Does your remote team have communication gaps or silos?
Are your people collaborating as well as they can be?
Are some people feeling isolated, unsupported or disengaged?
Do frequent distractions affect quality of work?
Whether your organization has always had remote or hybrid work options, or if you’ve made some pandemic related work from home adjustments, it’s important for leaders to continue to foster a cohesive remote work culture.
Pandemic aside, research shows that flexible work arrangements such as remote or hybrid remote/office options offer some benefits including increased productivity and greater employee satisfaction.
However, if personnel needs are not met and behavioural norms are not established, remote teams may become disjointed and lack cohesion.
>> Watch: How to Build a High-Performance Culture
Before diving into fostering your ideal remote work culture, consider this first:
Whether you’re newly remote or you’ve made the transition long ago, take a moment to check in with each of your team members to see if their needs have changed. Here are some questions to consider asking:
How is your workspace set up, and is it sufficient for your needs?
This may include their desk, chair, computer, keyboard, lighting, and more. If your people are not comfortable, or worse, at risk of injury due to their workspace set up, consider helping them make the necessary changes to improve their environment.
Do you have the tools you need to do your job efficiently?
This may include hardware, software, office supplies or otherwise. If you are asking your team to complete specific projects or tasks, it’s critical that they have access to the appropriate tools to meet the standards expected of them.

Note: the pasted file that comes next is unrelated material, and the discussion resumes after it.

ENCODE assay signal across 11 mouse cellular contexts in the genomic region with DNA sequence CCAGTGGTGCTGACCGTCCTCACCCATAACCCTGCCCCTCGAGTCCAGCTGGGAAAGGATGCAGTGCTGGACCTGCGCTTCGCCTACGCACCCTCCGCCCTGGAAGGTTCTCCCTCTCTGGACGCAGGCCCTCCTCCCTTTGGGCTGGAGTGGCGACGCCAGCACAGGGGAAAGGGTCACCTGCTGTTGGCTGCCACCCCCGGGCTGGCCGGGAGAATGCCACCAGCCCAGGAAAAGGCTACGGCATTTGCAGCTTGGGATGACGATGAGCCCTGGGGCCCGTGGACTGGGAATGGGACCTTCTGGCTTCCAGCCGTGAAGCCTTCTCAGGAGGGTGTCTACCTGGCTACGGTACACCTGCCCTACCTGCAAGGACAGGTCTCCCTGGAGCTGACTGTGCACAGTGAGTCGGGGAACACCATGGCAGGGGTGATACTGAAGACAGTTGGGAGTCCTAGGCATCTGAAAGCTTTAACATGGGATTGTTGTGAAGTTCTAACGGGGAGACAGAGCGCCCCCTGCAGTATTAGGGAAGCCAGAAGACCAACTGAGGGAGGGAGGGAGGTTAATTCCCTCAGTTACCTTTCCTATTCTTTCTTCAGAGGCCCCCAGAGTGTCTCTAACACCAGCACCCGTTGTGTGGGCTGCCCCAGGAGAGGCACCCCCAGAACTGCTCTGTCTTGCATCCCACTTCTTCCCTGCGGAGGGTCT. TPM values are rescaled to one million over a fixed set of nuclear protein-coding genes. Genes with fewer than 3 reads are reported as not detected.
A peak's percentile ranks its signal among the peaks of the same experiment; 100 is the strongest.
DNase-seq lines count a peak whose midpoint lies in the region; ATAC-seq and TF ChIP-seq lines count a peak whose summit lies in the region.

Is there anything getting in the way of your work?
By asking this open-ended question, you may uncover information that you can assist with. For example, adjusting work hours around childcare needs. You also may uncover obstacles that you may not be able to directly help with but help to open the door for candid conversations around the work from home environment.
Next, analyze some of the differences between your team interactions in-office and remote:
How do your touchpoints differ? These could include formal meetings and informal conversation like coffee visits or water cooler chats.
How has the workday changed? Think about increased screen time, back-to-back Zoom calls, and the structure of the work day.
What is else is different or missing? As an example, there are a lack of non-verbal cues in digital communication, such as body language, proximity, touch, tone of voice (if text based), etc..
Having a strategy session soon? Make sure you're asking the right questions first:
Once you’ve considered the above, here are FIVE opportunities for you as a leader to engage your team and to maintain a cohesive remote working culture:
1. Share (& re-share) your organization’s WHY.
When your people understand your organization’s mission, vision, values and priorities - your reason for being - and how this relates to their job, it helps to unite everyone around a common framework for success. By having regular conversations around your organization’s WHY, you will help to maintain alignment and buy-in around your greater purpose.
For remote teams, leaders may need to find creative ways to communicate and remind their people of the WHY. Some opportunities may include brief monthly vision and mission discussions at the start of a team meeting or posting the strategic plan overview on the company intranet or sharing it widely throughout the organization.
2. Clearly communicate values, behaviours & expectations.